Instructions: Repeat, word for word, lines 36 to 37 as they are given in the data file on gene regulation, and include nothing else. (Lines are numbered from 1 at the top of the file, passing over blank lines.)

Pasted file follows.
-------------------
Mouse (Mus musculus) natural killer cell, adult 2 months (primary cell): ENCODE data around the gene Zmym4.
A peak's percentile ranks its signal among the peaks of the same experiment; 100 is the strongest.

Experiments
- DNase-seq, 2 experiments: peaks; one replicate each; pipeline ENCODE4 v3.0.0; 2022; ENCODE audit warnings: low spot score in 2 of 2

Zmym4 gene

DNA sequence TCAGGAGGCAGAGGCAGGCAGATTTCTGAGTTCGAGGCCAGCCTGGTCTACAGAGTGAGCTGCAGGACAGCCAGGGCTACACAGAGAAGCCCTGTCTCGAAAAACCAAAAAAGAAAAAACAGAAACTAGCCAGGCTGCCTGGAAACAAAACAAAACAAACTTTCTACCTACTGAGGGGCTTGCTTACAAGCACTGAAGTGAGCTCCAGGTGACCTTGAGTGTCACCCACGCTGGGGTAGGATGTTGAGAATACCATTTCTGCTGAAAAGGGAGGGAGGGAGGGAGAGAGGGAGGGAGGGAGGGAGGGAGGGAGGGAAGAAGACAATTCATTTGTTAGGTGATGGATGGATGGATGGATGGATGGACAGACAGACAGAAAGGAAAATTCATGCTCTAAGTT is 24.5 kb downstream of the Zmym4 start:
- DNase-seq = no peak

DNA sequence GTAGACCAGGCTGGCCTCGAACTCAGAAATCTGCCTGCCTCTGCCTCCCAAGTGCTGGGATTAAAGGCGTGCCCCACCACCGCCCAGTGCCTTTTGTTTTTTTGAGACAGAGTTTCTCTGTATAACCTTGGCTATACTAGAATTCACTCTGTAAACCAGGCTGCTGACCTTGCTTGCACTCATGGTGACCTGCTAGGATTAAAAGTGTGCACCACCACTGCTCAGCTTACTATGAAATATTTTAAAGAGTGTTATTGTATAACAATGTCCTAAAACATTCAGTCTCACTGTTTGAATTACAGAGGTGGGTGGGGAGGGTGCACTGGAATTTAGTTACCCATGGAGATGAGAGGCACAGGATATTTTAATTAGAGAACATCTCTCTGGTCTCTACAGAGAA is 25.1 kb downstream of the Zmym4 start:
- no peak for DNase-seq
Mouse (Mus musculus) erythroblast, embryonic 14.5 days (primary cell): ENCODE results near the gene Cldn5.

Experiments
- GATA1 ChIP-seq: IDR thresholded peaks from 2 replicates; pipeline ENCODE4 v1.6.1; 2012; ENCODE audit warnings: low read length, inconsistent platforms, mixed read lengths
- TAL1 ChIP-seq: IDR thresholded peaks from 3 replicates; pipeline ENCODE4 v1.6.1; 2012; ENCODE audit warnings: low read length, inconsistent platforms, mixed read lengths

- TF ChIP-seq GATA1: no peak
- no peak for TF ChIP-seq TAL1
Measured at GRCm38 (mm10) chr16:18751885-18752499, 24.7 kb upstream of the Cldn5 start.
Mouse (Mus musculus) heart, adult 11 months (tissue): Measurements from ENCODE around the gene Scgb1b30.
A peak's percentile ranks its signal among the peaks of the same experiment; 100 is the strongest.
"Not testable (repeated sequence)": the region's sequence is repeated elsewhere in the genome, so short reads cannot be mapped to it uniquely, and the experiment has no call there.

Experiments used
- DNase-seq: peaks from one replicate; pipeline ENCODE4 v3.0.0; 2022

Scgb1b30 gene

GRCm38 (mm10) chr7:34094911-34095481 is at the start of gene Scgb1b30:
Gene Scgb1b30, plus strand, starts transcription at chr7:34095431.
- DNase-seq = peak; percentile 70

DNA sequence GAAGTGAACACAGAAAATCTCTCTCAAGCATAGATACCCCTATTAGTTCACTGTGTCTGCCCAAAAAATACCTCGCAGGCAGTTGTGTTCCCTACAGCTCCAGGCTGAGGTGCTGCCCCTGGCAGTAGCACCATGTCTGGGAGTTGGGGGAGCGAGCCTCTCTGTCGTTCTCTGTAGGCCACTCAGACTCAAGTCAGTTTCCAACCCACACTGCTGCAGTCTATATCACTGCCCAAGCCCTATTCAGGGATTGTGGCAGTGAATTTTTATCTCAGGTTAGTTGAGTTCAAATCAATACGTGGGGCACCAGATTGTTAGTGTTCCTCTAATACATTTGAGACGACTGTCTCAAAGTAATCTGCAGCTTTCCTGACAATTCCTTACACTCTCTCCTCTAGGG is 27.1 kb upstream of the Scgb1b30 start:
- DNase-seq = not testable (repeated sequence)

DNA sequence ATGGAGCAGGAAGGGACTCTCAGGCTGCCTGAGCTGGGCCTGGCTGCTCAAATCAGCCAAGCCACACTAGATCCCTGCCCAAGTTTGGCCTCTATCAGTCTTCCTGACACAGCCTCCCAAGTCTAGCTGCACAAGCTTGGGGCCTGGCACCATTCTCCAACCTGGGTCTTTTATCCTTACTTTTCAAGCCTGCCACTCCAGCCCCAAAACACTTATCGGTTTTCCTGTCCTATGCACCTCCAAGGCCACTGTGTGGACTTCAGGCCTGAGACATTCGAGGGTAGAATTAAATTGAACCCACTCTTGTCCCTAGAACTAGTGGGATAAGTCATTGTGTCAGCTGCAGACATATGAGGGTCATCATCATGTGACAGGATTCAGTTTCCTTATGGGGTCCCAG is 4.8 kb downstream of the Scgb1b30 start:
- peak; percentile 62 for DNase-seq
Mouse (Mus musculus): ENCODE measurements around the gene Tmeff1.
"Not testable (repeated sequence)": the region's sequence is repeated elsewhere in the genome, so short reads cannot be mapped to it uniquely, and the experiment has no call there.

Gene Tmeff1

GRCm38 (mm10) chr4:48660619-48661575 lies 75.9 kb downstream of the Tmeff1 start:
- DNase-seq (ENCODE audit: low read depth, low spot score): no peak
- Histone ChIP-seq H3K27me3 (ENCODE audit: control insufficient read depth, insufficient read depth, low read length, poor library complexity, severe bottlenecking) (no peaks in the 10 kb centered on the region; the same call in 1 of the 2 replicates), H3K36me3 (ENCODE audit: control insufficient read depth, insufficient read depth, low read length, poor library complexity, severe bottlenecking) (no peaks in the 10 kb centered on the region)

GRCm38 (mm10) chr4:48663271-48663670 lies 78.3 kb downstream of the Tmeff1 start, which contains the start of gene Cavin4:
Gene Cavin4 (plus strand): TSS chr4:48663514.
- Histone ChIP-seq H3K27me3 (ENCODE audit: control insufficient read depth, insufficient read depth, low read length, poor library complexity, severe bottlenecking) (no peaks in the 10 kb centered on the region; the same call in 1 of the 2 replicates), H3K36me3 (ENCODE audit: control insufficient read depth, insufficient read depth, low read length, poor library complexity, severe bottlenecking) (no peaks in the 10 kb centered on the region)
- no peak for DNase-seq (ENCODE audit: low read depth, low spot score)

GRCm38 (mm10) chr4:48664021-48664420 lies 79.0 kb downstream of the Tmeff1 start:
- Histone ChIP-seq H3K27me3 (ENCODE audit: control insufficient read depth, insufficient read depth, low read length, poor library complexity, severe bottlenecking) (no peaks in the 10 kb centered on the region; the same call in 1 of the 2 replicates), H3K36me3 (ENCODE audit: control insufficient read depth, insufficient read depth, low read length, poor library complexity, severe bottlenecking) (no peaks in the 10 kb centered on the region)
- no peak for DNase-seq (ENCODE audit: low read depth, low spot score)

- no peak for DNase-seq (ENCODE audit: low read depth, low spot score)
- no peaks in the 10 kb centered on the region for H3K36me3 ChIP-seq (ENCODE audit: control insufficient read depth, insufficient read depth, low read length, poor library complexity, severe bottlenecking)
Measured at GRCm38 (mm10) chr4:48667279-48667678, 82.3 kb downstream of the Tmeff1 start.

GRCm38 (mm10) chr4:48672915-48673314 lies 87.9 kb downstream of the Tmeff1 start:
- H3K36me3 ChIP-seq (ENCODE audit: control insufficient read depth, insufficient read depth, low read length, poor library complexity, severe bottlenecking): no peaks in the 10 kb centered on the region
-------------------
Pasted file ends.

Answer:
GRCm38 (mm10) chr4:48663271-48663670 lies 78.3 kb downstream of the Tmeff1 start, which contains the start of gene Cavin4:
Gene Cavin4 (plus strand): TSS chr4:48663514.